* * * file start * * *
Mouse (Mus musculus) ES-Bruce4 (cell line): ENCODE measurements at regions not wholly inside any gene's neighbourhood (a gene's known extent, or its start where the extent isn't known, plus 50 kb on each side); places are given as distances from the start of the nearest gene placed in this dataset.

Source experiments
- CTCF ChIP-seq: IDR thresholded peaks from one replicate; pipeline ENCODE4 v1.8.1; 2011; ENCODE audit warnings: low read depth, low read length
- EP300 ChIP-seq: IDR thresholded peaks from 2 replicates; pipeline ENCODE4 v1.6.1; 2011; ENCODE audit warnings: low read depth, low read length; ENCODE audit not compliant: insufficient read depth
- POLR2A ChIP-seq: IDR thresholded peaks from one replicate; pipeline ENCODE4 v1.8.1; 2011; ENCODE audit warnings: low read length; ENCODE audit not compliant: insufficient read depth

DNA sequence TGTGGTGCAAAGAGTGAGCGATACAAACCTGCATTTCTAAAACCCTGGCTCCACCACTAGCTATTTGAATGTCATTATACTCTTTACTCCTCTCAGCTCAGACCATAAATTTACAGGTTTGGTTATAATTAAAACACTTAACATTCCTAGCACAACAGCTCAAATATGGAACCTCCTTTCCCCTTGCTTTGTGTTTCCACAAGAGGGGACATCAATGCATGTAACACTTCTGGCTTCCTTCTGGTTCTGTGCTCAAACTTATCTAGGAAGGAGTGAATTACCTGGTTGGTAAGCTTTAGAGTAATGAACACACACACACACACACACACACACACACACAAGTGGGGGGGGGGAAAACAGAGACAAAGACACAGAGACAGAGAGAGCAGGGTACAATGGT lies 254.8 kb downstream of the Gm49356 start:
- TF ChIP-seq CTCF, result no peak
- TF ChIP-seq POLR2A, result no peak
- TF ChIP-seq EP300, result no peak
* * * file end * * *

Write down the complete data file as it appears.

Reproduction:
Mouse (Mus musculus) ES-Bruce4 (cell line): ENCODE measurements at regions not wholly inside any gene's neighbourhood (a gene's known extent, or its start where the extent isn't known, plus 50 kb on each side); places are given as distances from the start of the nearest gene placed in this dataset.

Source experiments
- CTCF ChIP-seq: IDR thresholded peaks from one replicate; pipeline ENCODE4 v1.8.1; 2011; ENCODE audit warnings: low read depth, low read length
- EP300 ChIP-seq: IDR thresholded peaks from 2 replicates; pipeline ENCODE4 v1.6.1; 2011; ENCODE audit warnings: low read depth, low read length; ENCODE audit not compliant: insufficient read depth
- POLR2A ChIP-seq: IDR thresholded peaks from one replicate; pipeline ENCODE4 v1.8.1; 2011; ENCODE audit warnings: low read length; ENCODE audit not compliant: insufficient read depth

DNA sequence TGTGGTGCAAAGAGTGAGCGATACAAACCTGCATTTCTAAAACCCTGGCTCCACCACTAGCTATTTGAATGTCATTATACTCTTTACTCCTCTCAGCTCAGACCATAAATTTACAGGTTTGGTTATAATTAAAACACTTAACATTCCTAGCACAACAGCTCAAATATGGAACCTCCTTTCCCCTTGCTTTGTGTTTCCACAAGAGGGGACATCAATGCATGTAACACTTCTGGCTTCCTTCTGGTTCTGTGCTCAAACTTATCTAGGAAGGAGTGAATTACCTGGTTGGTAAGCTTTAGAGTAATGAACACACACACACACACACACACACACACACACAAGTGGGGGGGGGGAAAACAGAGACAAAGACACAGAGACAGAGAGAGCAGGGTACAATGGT lies 254.8 kb downstream of the Gm49356 start:
- TF ChIP-seq CTCF, result no peak
- TF ChIP-seq POLR2A, result no peak
- TF ChIP-seq EP300, result no peak